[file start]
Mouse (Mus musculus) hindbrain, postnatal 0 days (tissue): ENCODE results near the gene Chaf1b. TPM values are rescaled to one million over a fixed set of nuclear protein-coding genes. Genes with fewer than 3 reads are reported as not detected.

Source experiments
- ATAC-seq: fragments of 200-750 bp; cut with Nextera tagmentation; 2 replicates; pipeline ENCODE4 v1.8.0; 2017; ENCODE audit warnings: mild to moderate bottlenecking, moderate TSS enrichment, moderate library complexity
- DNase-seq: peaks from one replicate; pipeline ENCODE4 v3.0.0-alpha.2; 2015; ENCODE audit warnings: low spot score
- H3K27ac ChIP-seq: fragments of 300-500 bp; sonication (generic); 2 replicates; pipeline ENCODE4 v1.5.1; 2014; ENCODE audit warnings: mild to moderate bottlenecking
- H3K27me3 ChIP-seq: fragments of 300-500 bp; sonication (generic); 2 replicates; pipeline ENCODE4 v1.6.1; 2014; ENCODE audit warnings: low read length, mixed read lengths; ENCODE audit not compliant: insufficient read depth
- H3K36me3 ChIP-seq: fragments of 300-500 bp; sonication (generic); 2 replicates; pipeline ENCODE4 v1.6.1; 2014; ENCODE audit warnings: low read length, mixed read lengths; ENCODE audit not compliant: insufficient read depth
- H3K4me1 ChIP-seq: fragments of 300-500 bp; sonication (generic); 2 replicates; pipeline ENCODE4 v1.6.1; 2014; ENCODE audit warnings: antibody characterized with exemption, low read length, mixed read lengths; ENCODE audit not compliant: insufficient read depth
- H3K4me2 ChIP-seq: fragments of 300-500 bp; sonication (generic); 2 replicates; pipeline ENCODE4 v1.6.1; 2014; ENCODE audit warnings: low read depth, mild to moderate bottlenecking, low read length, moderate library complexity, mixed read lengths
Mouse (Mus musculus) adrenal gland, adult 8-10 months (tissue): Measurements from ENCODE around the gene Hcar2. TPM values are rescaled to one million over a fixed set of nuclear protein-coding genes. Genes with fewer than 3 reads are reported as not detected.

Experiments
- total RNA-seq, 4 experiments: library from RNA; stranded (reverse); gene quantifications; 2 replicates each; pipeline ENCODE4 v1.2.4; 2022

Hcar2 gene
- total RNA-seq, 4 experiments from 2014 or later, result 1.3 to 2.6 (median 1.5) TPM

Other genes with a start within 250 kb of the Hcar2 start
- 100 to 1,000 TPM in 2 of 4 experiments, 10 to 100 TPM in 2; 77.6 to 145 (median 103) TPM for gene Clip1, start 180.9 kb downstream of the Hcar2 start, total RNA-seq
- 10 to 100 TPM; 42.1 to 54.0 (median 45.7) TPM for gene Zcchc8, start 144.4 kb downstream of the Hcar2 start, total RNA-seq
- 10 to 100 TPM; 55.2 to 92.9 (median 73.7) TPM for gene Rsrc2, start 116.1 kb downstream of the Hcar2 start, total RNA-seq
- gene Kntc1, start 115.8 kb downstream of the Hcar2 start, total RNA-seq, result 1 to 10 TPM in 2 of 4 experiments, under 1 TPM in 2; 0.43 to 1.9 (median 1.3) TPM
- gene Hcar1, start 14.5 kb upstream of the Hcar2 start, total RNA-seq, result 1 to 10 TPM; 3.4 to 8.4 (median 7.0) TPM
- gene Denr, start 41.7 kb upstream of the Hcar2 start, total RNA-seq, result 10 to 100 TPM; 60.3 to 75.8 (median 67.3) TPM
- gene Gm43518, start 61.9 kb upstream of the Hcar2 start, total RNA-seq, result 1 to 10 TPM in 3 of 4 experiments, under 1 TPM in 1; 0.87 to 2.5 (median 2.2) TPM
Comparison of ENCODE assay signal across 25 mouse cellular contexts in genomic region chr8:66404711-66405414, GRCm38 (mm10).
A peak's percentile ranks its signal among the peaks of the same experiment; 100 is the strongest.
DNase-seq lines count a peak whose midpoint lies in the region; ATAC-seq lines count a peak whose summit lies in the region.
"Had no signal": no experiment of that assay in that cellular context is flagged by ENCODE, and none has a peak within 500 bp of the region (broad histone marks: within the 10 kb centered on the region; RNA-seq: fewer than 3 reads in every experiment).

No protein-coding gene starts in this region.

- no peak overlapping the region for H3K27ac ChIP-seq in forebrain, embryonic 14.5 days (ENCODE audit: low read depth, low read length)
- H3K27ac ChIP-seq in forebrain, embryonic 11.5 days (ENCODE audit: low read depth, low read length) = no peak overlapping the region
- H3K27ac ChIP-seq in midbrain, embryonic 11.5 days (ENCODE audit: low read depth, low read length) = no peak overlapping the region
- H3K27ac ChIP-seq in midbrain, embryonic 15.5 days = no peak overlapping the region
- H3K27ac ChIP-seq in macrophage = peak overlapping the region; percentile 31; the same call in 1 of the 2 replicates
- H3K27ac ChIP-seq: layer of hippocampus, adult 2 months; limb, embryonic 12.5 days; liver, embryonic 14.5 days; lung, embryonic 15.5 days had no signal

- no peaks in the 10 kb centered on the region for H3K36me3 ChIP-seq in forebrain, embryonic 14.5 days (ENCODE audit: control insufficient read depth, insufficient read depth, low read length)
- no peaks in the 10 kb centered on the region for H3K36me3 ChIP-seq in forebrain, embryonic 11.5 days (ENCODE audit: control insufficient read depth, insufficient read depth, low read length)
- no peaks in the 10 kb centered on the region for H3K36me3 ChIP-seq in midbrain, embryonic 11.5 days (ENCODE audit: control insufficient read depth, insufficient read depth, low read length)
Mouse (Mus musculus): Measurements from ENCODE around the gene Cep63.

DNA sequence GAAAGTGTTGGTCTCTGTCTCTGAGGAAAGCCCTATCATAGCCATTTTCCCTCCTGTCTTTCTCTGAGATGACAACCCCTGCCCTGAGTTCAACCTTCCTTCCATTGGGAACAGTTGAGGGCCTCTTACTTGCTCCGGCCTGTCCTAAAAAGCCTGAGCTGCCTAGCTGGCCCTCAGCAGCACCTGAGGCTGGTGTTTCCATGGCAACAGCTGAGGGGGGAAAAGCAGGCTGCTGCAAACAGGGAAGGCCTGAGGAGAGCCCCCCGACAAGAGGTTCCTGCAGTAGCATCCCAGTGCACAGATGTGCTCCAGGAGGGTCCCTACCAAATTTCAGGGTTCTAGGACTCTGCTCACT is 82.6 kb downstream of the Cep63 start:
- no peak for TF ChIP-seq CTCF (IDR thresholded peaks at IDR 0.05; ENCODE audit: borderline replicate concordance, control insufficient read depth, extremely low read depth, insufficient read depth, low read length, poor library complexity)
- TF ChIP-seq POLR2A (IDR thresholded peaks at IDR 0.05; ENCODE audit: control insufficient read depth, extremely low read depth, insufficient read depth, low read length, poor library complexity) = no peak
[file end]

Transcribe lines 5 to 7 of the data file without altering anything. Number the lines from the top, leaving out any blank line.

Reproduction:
- H3K27ac ChIP-seq: fragments of 300-500 bp; sonication (generic); 2 replicates; pipeline ENCODE4 v1.5.1; 2014; ENCODE audit warnings: mild to moderate bottlenecking
- H3K27me3 ChIP-seq: fragments of 300-500 bp; sonication (generic); 2 replicates; pipeline ENCODE4 v1.6.1; 2014; ENCODE audit warnings: low read length, mixed read lengths; ENCODE audit not compliant: insufficient read depth
- H3K36me3 ChIP-seq: fragments of 300-500 bp; sonication (generic); 2 replicates; pipeline ENCODE4 v1.6.1; 2014; ENCODE audit warnings: low read length, mixed read lengths; ENCODE audit not compliant: insufficient read depth